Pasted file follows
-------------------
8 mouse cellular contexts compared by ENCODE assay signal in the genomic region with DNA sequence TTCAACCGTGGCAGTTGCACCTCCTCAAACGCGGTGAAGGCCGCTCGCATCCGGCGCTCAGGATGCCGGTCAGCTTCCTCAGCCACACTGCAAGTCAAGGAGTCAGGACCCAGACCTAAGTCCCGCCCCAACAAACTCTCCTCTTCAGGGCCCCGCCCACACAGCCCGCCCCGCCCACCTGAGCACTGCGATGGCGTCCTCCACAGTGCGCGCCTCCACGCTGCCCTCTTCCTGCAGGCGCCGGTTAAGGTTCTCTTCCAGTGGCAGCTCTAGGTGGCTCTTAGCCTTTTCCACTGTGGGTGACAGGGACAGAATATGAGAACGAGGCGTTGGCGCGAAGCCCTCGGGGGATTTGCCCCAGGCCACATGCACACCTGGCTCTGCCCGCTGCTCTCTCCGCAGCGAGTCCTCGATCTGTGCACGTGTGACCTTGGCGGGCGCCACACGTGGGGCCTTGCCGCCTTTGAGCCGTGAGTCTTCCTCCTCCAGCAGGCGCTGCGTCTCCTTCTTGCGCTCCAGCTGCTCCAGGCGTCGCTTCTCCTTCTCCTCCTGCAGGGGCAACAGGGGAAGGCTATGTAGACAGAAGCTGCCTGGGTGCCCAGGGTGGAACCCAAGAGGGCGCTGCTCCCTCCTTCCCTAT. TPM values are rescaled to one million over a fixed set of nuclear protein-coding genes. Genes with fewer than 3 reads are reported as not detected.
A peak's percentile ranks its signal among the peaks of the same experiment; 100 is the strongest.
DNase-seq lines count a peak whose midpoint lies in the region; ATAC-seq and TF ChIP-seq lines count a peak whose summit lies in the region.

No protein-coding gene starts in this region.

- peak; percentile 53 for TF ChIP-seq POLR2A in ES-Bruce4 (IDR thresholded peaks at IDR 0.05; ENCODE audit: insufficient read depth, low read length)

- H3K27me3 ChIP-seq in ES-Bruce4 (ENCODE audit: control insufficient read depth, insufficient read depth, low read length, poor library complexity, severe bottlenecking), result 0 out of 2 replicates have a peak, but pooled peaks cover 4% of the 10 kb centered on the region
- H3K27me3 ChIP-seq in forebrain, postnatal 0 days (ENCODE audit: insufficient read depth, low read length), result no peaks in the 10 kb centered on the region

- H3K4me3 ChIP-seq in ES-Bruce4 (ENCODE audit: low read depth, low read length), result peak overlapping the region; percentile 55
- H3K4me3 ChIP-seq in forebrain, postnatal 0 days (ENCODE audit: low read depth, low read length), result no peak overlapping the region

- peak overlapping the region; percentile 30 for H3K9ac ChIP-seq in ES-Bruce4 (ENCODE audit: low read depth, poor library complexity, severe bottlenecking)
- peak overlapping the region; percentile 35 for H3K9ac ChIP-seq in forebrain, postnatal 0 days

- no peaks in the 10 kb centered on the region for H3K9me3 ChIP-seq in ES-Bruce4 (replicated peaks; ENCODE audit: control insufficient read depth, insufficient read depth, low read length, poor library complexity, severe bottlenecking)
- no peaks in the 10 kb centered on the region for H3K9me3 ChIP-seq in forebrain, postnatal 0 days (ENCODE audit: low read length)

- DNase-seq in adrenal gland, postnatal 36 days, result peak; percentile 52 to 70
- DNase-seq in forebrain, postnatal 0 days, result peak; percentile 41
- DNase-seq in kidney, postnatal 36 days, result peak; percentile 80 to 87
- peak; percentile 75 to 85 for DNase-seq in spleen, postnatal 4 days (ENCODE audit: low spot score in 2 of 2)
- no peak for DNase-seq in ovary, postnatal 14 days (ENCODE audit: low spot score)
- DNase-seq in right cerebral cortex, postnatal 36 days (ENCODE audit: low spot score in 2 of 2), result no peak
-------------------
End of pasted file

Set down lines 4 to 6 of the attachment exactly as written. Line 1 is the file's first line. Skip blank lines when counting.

No protein-coding gene starts in this region.

- peak; percentile 53 for TF ChIP-seq POLR2A in ES-Bruce4 (IDR thresholded peaks at IDR 0.05; ENCODE audit: insufficient read depth, low read length)

- H3K27me3 ChIP-seq in ES-Bruce4 (ENCODE audit: control insufficient read depth, insufficient read depth, low read length, poor library complexity, severe bottlenecking), result 0 out of 2 replicates have a peak, but pooled peaks cover 4% of the 10 kb centered on the region